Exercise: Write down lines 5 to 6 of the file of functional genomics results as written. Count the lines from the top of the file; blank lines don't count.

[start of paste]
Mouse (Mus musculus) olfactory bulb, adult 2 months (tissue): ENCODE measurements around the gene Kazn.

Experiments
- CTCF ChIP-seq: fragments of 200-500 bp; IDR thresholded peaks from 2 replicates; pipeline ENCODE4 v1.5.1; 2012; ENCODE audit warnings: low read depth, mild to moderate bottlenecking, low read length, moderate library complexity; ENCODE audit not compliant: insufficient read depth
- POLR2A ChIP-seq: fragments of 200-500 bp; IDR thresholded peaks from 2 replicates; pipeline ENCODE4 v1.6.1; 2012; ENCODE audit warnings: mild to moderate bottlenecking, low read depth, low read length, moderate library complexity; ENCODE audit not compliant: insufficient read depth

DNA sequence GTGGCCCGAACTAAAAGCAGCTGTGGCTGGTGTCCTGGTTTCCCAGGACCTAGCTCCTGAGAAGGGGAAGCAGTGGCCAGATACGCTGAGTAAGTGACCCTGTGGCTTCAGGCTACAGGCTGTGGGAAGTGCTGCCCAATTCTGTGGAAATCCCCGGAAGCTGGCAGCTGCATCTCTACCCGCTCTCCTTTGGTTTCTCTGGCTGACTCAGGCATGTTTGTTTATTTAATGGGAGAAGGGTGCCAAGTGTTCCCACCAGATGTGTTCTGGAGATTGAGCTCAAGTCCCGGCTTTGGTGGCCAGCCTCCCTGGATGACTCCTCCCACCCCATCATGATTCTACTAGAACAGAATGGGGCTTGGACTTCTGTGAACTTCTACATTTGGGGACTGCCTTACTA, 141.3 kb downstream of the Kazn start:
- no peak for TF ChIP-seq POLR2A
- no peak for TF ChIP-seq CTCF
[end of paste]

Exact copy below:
DNA sequence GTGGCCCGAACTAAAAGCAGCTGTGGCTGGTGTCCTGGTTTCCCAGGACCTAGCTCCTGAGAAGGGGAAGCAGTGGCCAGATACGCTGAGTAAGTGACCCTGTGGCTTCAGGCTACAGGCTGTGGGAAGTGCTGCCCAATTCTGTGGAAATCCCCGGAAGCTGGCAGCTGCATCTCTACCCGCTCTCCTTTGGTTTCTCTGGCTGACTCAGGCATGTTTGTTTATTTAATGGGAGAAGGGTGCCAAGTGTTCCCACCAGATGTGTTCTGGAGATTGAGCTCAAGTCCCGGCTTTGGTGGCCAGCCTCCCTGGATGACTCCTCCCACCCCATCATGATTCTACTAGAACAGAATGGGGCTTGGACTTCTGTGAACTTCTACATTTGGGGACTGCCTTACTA, 141.3 kb downstream of the Kazn start:
- no peak for TF ChIP-seq POLR2A